Key type stamp

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An unused Trinidad key type stamp showing Britannia.
A used German key type stamp for Togo.
An 1892 4c stamp for Ivory Coast (Côte d'Ivoire) of the Navigation & Commerce key type series.
These mint British stamps for use in Ceylon exemplify the key plate approach.

Key type stamps are stamps of a uniform design that were widely used by colonial territories in the 19th and 20th centuries.


The idea was invented by Perkins Bacon who used it to print stamps for Trinidad (1851), Barbados (1852) and Mauritius (1858), all featuring the same Britannia design.

Key plate stamps[edit]

The idea was refined by De La Rue in 1879 when the printing process was split into two through the use of a key plate (or head plate) for the bulk of the design and a separate duty plate for the name of the colony and the value.[1] These are often known as key plate stamps. While key type stamps are always of one colour, key plate stamps are bi-coloured. This method has the advantage that most of the design remains the same in each of a stamp series with only the value, name and colours changing.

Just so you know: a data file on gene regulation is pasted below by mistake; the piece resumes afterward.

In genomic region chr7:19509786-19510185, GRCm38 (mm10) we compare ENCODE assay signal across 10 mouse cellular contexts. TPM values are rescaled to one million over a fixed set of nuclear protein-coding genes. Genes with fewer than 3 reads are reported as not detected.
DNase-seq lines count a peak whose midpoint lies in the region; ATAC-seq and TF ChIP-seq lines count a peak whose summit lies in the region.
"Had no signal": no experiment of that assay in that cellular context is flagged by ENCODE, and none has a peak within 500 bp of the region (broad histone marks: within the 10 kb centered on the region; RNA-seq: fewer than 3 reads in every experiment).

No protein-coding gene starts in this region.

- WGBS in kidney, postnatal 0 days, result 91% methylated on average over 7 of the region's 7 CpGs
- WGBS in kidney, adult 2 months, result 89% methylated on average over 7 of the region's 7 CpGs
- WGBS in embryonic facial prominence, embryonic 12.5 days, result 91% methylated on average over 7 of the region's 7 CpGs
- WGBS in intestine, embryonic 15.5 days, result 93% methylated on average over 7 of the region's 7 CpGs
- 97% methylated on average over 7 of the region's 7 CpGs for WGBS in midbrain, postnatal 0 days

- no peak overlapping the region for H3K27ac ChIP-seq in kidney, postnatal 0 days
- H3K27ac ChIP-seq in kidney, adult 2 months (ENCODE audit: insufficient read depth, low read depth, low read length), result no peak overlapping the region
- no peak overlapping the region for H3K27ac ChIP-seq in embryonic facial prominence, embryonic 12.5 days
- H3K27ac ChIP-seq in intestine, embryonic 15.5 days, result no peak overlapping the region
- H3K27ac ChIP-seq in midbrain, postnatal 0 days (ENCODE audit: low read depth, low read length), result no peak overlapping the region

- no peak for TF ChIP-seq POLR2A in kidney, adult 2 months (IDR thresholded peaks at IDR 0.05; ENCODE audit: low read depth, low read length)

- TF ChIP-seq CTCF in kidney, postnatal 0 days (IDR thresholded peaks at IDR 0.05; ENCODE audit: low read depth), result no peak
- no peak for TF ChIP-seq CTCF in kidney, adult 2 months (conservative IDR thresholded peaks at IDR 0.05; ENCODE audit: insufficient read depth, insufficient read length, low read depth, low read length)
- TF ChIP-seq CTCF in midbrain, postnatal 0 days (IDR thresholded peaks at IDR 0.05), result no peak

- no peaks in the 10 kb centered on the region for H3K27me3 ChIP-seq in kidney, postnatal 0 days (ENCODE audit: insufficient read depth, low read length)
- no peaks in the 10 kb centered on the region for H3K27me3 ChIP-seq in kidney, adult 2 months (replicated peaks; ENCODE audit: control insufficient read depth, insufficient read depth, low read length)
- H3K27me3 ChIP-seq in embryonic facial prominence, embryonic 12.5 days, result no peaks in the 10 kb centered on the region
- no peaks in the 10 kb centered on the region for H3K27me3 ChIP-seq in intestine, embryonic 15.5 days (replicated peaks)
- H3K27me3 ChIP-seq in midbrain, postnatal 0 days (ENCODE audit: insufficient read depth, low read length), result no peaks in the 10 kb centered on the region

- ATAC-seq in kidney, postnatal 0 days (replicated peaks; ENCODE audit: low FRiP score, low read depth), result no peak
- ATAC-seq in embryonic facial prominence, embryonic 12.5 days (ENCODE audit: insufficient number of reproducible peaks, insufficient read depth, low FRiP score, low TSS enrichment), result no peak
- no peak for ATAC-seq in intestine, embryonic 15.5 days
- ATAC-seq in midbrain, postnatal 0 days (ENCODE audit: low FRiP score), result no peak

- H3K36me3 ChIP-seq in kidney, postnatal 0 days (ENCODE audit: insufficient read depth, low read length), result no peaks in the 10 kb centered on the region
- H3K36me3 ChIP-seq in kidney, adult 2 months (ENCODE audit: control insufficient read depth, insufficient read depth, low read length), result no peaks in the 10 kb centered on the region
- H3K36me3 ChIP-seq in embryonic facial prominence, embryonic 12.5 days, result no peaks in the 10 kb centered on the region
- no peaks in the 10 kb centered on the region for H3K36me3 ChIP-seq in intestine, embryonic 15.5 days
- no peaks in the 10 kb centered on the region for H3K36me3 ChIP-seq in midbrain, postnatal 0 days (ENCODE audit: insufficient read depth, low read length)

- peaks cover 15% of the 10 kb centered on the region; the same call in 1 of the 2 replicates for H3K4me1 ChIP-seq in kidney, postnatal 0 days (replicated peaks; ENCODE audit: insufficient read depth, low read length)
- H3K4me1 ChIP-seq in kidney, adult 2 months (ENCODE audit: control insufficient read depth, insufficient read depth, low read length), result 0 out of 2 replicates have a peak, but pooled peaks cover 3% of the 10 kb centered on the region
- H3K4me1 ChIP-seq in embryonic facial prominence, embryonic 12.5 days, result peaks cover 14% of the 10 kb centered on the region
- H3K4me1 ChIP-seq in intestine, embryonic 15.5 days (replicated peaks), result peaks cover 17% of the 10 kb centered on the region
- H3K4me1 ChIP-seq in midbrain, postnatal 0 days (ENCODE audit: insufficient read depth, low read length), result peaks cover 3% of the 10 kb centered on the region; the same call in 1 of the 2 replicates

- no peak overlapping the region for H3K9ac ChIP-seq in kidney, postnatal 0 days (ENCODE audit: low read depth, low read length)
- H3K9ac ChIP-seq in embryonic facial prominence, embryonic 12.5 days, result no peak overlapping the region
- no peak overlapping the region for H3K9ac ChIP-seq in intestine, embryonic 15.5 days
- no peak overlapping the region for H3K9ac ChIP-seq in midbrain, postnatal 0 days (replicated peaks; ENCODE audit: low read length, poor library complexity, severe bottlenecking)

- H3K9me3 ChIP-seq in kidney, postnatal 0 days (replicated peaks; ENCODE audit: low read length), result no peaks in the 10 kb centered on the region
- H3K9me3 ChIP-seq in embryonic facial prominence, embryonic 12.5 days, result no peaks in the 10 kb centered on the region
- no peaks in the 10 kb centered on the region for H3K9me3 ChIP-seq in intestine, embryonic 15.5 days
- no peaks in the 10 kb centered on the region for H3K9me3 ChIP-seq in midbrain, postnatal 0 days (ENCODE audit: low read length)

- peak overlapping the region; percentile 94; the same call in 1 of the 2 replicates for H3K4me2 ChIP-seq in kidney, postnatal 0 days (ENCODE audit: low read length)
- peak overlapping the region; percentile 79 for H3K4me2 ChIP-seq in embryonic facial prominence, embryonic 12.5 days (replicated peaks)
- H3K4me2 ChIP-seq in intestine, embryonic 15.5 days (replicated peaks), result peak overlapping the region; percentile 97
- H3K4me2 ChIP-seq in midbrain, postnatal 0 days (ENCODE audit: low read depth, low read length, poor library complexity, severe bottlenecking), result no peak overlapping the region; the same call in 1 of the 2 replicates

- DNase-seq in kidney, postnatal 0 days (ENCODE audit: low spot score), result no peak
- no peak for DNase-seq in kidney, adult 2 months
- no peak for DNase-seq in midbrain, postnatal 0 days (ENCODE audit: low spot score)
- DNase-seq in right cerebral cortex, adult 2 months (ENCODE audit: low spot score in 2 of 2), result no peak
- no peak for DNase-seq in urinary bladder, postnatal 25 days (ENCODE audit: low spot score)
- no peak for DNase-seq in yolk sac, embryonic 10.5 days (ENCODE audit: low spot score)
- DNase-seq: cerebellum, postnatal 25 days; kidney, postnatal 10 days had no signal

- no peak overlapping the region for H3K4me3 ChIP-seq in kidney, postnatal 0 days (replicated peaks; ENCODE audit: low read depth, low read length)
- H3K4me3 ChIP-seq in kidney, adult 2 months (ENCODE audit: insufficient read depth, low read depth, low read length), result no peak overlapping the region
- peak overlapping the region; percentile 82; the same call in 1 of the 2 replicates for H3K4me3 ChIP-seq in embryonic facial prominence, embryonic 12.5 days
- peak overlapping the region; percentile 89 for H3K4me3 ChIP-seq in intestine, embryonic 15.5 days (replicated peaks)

Key plate stamps were used extensively by Great Britain, Germany, France, Spain and Portugal.[2]


Key plates were also a ubiquitous feature of revenue stamps of Burma/Myanmar, Great Britain, India, Ireland, Malta and Pakistan. These had a tablet at the bottom, and this was appropriated (overprinted to indicate the type of use), e.g. Consular Service, Contract Note, Notarial, Special Adhesive, Stocks & Shares. Malta was the only country to also issue unappropriated stamps (with the bottom tablet still blank).

See also[edit]


  1. ^ Mackay, James. Stamp Collecting: Philatelic Terms Illustrated. 4th edition. London: Stanley Gibbons, 2003, p.76. ISBN 0-85259-557-3
  2. ^ Sutton, R.J. & K.W. Anthony. The Stamp Collector's Encyclopaedia. 6th edition. London: Stanley Paul, 1966, p.165.

Further reading[edit]